Uncertainty abounds over Wis. justice's attack case
MADISON, Wis. (Legal Newsline) - The Wisconsin Judicial Commission says the only way to clear the mess that the state Supreme Court finds itself in is to assign it to someone else.
The commission is urging Richard Brown, the chief judge of the Court of Appeals, to create a three-judge panel to hear the disciplinary case of Supreme Court Justice David Prosser, who is accused of attacking fellow Justice Ann Walsh Bradley.
Prosser has asked Bradley and justices Shirley Abrahamson and Patience Roggensack to recuse themselves from the case. The Judicial Commission wrote Roggensack Monday.
"Under the circumstances, I do not see how you could or should sit as a judge in any part of this case, either on the front end issuing an order to the Court of Appeals, or on the back end reviewing your own testimony in relation to any recommendation of the panel," wrote Kevin Reak, an attorney representing the Judicial Commission.
"This disqualification of a material witness does not necessarily implicate the fairness or impartiality of the witness, and certainly no such inference should be drawn here."
Brown told the Judicial Commission that he can't form a panel to hear the case unless the Supreme Court tells him to.
Last week, Bradley, who is Prosser's alleged victim, was opposed to recusal when she responded to Prosser's request. She said his motion was "rife with inaccuracies."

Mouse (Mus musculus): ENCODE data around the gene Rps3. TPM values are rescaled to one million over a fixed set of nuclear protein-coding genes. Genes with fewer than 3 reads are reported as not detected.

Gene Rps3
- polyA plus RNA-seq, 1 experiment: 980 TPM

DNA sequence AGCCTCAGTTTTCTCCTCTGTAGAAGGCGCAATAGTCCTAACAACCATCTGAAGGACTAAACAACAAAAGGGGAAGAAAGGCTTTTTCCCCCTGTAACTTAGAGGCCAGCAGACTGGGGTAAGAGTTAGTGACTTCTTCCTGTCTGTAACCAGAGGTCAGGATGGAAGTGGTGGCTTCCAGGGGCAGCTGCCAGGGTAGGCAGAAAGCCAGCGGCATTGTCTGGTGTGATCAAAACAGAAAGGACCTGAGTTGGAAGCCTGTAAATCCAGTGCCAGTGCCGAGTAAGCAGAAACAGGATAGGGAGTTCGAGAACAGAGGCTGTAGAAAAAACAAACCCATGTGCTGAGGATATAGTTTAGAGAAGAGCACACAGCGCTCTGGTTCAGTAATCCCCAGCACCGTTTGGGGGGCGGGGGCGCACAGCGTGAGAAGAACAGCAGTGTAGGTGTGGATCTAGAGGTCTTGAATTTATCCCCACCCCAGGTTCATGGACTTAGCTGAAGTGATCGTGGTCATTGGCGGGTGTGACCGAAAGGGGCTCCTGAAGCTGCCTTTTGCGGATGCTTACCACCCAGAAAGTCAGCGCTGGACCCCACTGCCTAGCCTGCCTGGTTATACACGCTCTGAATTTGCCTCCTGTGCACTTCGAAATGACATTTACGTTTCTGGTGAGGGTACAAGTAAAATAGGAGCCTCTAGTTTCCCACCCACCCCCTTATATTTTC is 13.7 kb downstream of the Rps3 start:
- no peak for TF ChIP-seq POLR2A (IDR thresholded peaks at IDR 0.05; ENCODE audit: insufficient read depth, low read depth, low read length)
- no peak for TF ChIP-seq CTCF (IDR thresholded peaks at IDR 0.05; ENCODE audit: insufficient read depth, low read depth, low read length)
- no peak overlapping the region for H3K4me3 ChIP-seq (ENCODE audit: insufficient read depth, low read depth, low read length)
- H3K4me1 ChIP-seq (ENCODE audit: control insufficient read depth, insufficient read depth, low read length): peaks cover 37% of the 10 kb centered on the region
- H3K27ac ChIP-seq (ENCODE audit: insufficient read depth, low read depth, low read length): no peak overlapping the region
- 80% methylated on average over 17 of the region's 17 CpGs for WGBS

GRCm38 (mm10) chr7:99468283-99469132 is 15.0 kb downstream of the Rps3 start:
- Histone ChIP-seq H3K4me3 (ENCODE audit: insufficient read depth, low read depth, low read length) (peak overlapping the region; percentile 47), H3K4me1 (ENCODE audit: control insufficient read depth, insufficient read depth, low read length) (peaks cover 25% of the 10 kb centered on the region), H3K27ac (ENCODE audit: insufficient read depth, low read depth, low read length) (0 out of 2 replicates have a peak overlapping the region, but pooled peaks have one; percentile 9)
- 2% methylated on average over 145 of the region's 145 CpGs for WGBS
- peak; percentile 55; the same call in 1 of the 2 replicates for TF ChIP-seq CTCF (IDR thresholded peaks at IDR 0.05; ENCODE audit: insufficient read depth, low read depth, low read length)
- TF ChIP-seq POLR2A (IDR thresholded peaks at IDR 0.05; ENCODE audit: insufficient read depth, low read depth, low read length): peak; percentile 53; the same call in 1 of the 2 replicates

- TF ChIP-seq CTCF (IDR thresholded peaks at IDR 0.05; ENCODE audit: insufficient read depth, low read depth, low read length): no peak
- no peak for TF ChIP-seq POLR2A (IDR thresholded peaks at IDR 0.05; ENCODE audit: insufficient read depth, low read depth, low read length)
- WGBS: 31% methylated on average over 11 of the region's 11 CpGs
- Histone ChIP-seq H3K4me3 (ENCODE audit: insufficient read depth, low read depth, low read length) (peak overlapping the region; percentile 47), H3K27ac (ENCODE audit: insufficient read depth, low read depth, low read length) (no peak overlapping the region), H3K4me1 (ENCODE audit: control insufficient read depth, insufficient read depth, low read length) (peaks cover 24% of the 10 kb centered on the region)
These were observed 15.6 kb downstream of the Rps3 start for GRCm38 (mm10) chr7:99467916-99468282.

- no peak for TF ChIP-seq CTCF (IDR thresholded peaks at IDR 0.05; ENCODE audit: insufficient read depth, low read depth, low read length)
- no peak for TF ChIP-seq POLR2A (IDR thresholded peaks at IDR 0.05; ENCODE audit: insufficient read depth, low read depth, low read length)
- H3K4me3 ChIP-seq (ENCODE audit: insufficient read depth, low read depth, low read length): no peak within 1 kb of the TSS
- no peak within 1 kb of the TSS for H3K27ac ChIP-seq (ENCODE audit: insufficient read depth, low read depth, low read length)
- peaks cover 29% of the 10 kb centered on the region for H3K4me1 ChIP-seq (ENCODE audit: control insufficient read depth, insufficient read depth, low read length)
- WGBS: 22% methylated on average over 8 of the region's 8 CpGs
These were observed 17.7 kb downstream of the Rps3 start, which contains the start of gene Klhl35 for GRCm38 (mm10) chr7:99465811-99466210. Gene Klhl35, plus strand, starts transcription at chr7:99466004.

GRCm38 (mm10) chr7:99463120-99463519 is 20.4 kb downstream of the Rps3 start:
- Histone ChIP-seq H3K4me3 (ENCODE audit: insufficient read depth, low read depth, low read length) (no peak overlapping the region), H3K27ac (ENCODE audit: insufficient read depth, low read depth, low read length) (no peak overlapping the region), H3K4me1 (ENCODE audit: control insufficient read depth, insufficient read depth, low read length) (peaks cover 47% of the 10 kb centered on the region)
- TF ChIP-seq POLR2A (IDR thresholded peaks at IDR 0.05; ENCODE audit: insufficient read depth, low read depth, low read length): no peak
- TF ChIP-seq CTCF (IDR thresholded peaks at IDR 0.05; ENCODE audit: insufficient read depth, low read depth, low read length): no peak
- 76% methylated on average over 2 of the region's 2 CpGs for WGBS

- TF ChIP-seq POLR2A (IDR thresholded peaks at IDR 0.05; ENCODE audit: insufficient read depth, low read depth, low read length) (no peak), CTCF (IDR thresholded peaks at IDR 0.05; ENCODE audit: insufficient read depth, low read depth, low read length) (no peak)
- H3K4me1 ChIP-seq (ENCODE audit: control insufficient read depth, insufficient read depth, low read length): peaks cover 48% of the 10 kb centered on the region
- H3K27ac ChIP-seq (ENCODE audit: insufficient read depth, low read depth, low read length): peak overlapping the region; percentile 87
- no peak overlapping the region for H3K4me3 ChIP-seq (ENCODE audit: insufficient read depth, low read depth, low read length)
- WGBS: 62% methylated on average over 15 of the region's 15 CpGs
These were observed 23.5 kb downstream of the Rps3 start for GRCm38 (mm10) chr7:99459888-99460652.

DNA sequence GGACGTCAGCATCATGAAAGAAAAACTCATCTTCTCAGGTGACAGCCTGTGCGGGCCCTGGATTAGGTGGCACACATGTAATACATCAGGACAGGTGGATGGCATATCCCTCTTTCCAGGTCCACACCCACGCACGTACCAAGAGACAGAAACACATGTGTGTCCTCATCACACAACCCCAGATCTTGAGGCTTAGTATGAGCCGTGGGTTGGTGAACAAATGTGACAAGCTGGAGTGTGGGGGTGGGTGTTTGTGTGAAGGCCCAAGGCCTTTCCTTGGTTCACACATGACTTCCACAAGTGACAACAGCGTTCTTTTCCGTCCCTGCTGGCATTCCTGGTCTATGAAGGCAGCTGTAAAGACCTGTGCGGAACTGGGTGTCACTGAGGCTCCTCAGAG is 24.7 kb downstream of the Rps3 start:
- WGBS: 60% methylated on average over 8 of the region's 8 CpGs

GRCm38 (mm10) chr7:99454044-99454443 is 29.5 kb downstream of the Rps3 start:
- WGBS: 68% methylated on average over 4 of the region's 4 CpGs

According to the Journal Sentinel and the Wisconsin Center for Investigative Journalism, Prosser allegedly attacked Bradley on June 13, 2011. That was the day before the state's high court released an opinion upholding Gov. Scott Walker's controversial Budget Repair Bill.
"Three knowledgeable sources" told the Center that Prosser and Bradley were arguing about the ruling in front of the other justices. When Bradley asked Prosser to leave her chambers, Prosser then grabbed her neck with both hands, the sources said.
Bradley, herself, recounted the attack to the Journal Sentinel.
"The facts are that I was demanding that he get out of my office and he put his hands around my neck in anger in a chokehold," she told the newspaper.
However, others told the Journal Sentinel that Bradley charged Prosser and that the justice put up his hands to defend himself, coming in contact with Bradley's neck.
Prosser, who was re-elected to the Court last year, has said Bradley's claims will be "proven false."
"This motion anticipates that Justice Bradley will recognize that she must not participate as a judge in this case," Prosser's motion says.
"She is not only a material witness, but also a complaining witness and thus disqualified by law. If she were to participate as a judge at any stage of the proceedings in this matter, she would deprive Justice Prosser of the due process of law guaranteed under the Fourteenth Amendment to the United States Constitution."
Bradley urged her co-workers to work on an objective process for review of recusal decisions by individual justices.
From Legal Newsline: Reach John O'Brien by e-mail at firstname.lastname@example.org.